What Our Young People Need to Learn from COVID_19

During breakfast this past weekend, I was telling my husband that the response to COVID_19 has been curious. Gen-Xers appear to be the last generation to remember and experience any sort of “hardship” due to a national “crisis.” Growing up in the 70s, we lived through the worst recession our country had ever experienced. My husband, Chris, recalled times he ate popcorn for dinner (although as a kid he thought that was cool), and I remember eating canned food with white labels and black lettering – the first generics – because it was the cheapest available. There were gasoline shortages, and milk was expensive. I remember getting Reagan cheese and living on food stamps (and if you would have known my very frugal mother, you know it HAD to be rough if she broke down and applied for food stamps!) 

Photo of man reading paper about gas shortage, 1973.

But we lived. Yes, it was much simpler times, and we didn’t have expenses such as cell phones, TV, and internet services. We shopped at Goodwill before it was cool, and had our national news information once a day. We used coupons, shopped at Kmart, and ate a lot of baloney and mac and cheese. 

 Yet, our parents didn’t burden us with scary details about the times we lived in, but they didn’t keep us completely in the dark, either. Our attention was diverted by playing outside, reading books, and watching a little TV. We had time to be creative, but we also learned frugality and to be good stewards of what we had. In the 70s, we went without if we couldn’t afford it.  For those considered middle class, they were lucky to qualify for unemployment checks and food stamps to help get through these lean times.  Otherwise, you were on your own.  

Today, it’s not a recession, but a global pandemic of the virus COVID_19.  During this last week, our federal and local government agencies were making plans and recommendations as positive cases of the virus hit their community. 

But there are stories that I see as concerning.  For instance, Prime Minister Trudeau says that no one in Canada should have to worry about paying rent because of the virus.  Some politicians here in America are calling for a universal basic income (UBI) of $1000 a month until the crisis is over (and who knows when that will be?).  Yes, there are people out of work, getting job hours cut or losing income in other ways (i.e., small business), but should we depend on the federal government to be our answer and demand that they take care of all our basic needs?

 How does this teach our young people?  Automatic, free handouts, when things are tough, won’t teach younger generations how to plan or survive without depending on others in future crises.

Today, many young people expect to live the same if not better during a crisis.  If they must go without what they consider is a standard commodity, they want someone else to provide it, or they will develop an attitude that the world is unfair, and they are a victim.  Being rewarded for this mentality will not create responsible, active citizens who can handle future crises and, in turn, help others. When adversity is avoided or kept from us, it prevents “the rich roots of character, learning, resilience, creativity, and conviction to germinate.” (1)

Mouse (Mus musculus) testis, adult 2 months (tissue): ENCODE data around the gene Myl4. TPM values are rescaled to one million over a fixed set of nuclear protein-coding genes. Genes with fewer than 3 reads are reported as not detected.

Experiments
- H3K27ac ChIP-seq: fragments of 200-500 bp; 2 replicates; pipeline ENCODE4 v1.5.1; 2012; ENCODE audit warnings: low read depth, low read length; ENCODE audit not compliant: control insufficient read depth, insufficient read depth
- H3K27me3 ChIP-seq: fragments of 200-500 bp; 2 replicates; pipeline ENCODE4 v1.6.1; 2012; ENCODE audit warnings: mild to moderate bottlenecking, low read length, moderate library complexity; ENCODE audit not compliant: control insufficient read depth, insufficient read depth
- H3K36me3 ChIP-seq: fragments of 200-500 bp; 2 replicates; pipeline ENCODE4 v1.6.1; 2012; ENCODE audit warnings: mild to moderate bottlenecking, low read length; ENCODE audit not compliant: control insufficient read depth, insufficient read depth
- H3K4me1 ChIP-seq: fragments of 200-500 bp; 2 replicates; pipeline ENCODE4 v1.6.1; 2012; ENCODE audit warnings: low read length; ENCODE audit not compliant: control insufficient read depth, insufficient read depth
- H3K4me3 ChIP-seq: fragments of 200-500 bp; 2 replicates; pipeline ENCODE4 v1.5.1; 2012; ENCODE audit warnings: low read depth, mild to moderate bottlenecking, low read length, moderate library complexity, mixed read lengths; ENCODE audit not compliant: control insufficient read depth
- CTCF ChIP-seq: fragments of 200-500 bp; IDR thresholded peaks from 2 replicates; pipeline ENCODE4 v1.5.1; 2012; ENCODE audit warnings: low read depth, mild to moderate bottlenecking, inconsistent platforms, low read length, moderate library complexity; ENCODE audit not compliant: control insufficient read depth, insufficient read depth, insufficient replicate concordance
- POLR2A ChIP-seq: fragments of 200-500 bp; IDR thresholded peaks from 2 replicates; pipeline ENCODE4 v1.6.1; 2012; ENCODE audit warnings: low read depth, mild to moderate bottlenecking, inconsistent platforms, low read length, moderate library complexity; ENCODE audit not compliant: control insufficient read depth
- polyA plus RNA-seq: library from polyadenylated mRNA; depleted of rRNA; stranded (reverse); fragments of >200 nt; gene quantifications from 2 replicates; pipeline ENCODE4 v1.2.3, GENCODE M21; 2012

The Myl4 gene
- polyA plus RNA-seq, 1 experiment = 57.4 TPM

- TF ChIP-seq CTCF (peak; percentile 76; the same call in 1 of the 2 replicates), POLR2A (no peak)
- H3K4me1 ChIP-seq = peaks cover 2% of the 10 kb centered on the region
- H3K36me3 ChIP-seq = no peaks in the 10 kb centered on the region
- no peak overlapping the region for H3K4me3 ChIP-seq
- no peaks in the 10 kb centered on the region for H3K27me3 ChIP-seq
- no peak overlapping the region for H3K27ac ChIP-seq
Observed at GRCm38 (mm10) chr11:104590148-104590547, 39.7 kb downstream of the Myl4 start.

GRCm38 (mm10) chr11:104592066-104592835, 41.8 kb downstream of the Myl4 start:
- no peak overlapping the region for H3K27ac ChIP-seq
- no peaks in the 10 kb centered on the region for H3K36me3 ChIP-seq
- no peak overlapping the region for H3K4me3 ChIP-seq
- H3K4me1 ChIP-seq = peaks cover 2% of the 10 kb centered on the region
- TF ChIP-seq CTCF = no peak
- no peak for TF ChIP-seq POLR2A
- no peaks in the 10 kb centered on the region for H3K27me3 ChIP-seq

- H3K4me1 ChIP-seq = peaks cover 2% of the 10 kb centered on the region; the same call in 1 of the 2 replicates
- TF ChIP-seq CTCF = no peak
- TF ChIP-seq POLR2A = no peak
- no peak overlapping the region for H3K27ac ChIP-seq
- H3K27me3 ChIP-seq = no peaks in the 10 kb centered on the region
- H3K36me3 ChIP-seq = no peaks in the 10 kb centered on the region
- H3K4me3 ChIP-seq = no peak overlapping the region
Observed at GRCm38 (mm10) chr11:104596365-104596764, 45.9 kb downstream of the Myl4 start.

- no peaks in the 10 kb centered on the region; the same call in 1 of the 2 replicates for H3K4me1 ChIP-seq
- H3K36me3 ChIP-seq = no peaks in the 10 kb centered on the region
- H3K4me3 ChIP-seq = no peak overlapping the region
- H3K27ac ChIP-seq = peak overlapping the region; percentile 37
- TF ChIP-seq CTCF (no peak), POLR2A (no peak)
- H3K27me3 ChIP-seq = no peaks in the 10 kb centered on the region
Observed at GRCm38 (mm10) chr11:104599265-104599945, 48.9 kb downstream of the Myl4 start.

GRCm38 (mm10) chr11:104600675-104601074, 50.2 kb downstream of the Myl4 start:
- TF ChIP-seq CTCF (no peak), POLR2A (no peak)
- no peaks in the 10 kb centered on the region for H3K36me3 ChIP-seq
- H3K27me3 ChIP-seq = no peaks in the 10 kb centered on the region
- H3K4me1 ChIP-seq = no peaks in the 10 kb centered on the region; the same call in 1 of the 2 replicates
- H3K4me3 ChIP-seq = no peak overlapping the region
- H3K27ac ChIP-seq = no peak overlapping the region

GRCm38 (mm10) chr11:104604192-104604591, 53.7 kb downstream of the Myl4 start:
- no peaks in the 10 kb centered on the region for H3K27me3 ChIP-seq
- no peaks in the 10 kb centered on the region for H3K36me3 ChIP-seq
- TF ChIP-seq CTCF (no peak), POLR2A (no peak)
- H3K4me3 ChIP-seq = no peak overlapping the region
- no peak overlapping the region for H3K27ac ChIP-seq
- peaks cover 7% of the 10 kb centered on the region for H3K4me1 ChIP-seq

We don’t have to like any of this current adversity, but we can believe that it will become a source of strength and wisdom in the future, making us into better people.  According to author and speaker Chris Widener, every contact with difficulty “gives us again the opportunity to grow personally and professionally and to forge our character into one that will achieve much later on.” (2)  We need to acknowledge that personal growth can be found from the suffering that comes from the trauma. Our perspective changes, our relationships improve, and we start to feel more gratitude. (3)  Literature, religion, and philosophy since ancient times. (4)

 While I was young during the 70s recession, seeing the example of my single mother provided valuable insight for me as I grew older. I learned to grab opportunities, work hard, save money, and spend wisely.  Adversities didn’t go away, but the more I persevered through each trial, the more resources I must act with wisdom today. 

 As parents, we need to explain age-appropriately to our kids what is going on in today’s world, and where they can find facts and truth. No matter how you decide to handle today’s pandemic, you should not shield your kids away from what’s happening.  Let them see how you are working through issues and what you have done or changed or gone without to get through it.  Ask them for help or allow them to help where they are able. No matter the ages of your children, they need to see your strong example, so when your kids are on their own, they will have a legacy of knowledge to use for building their resilience for what they encounter.  Use today’s crisis to begin a conversation. 

(1)   https://www.inc.com/jim-haudan/adversity-is-the-fuel-of-greatness.html
(2)   http://www.madeforsuccess.com/articles/personal-growth/adversity/embracing-adversity/
(3)   https://www.psychologytoday.com/us/blog/the-path-passionate-happiness/201606/how-trauma-can-lead-positive-change
(4)   https://experiencelife.com/article/how-adversity-can-lead-to-personal-growth/  

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